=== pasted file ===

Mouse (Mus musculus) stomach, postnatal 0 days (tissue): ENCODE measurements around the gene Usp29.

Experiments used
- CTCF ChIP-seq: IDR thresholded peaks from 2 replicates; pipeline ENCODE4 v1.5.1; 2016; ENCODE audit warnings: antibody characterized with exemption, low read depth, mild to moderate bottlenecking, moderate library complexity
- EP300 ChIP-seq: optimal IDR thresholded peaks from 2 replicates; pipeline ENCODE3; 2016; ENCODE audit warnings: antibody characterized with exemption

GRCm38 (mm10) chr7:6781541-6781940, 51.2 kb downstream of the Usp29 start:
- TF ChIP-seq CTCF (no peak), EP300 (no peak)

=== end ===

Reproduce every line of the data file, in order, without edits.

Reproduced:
Mouse (Mus musculus) stomach, postnatal 0 days (tissue): ENCODE measurements around the gene Usp29.

Experiments used
- CTCF ChIP-seq: IDR thresholded peaks from 2 replicates; pipeline ENCODE4 v1.5.1; 2016; ENCODE audit warnings: antibody characterized with exemption, low read depth, mild to moderate bottlenecking, moderate library complexity
- EP300 ChIP-seq: optimal IDR thresholded peaks from 2 replicates; pipeline ENCODE3; 2016; ENCODE audit warnings: antibody characterized with exemption

GRCm38 (mm10) chr7:6781541-6781940, 51.2 kb downstream of the Usp29 start:
- TF ChIP-seq CTCF (no peak), EP300 (no peak)